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The Iowa caucuses and New Hampshire primary are important forecasters in presidential campaigns, which is why both Republican and Democratic hopefuls spend a considerable amount of time and money in both states.
Yet, the real test may lie south.
Though the votes have not yet been tallied for the New Hampshire primary, former Secretary of State Hillary Clinton has already dispatched former President Bill Clinton and her daughter, Chelsea, to South Carolina—the next state to hold a presidential primary. The Palmetto State is just one of a number of racially diverse locations at play in the 2016 election, and Clinton is counting on black voters there.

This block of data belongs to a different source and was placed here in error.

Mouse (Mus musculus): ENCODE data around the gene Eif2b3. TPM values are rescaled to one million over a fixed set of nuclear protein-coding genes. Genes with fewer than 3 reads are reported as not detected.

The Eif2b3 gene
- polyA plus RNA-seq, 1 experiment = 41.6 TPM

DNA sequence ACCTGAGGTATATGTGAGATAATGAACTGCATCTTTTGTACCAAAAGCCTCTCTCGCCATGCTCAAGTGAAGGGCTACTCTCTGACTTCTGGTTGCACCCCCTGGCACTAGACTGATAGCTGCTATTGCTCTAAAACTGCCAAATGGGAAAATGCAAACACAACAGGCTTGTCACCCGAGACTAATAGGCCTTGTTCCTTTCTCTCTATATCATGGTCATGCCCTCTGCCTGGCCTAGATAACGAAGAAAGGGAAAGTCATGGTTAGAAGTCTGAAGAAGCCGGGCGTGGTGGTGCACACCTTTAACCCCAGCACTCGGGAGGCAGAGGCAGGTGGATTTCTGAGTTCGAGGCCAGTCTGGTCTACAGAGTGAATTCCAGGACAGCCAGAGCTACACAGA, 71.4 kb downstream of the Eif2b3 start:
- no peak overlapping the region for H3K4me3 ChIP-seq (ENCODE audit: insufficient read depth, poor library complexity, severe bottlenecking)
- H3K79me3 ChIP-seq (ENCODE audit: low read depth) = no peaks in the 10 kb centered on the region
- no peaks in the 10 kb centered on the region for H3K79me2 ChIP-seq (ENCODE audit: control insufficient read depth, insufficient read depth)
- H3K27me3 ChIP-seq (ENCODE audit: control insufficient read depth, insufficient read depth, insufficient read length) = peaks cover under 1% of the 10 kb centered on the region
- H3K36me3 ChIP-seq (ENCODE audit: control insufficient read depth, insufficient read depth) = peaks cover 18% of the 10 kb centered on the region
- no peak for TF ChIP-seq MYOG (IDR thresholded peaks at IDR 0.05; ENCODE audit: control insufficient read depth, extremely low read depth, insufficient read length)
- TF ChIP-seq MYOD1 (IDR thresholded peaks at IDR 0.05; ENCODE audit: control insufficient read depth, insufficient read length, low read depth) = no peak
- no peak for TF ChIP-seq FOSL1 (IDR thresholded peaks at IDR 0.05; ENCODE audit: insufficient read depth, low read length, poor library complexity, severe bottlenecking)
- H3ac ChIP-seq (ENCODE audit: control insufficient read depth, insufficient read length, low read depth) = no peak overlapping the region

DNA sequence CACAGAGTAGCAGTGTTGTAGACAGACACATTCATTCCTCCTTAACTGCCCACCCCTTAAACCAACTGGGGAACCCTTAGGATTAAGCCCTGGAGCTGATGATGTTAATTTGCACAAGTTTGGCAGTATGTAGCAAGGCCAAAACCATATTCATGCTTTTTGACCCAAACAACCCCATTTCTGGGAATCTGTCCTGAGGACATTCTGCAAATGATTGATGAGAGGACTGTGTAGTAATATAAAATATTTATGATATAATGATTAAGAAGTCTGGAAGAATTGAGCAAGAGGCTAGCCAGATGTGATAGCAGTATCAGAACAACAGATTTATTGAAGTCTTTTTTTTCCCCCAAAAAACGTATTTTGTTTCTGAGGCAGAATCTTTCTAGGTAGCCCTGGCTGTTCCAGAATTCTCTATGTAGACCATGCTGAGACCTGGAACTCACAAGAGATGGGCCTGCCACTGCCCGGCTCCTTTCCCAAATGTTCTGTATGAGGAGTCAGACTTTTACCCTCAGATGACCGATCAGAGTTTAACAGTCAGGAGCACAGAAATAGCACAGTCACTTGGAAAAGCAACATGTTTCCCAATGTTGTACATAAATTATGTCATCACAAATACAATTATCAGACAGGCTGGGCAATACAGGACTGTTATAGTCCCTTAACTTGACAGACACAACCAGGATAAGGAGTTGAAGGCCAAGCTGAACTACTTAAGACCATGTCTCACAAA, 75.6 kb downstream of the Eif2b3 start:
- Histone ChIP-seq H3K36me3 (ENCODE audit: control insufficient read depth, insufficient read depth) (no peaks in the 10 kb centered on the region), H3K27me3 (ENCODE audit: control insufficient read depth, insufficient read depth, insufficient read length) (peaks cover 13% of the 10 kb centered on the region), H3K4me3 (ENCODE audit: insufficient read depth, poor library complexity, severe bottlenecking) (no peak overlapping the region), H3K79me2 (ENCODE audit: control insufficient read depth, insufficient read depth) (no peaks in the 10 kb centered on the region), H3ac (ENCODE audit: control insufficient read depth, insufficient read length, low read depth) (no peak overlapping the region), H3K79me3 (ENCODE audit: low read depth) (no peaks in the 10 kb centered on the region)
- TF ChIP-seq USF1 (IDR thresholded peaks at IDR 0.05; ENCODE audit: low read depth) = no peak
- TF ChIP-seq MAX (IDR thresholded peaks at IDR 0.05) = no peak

The Clinton family remains popular among Southern Democrats and black voters. Vermont Senator Bernie Sanders, who doesn't have the same popular support, is hoping to broaden his appeal. With a solid lead in New Hampshire, he is spending heavily in South Carolina by advertising on local black radio stations and paying black organizers, some who worked on both of President Obama's campaigns, to go door to door canvassing on his behalf.
Jaime Harrison is the first African-American chair of the South Carolina Democratic Party. He has yet to endorse either candidate, but is watching the lead up to the South Carolina primaries closely.
What you'll learn from this segment:
- The issues most important to black voters in South Carolina.
- What black voters are saying about the Democratic candidates.
- Why some black voters are flipping from Hillary Clinton to Bernie Sanders.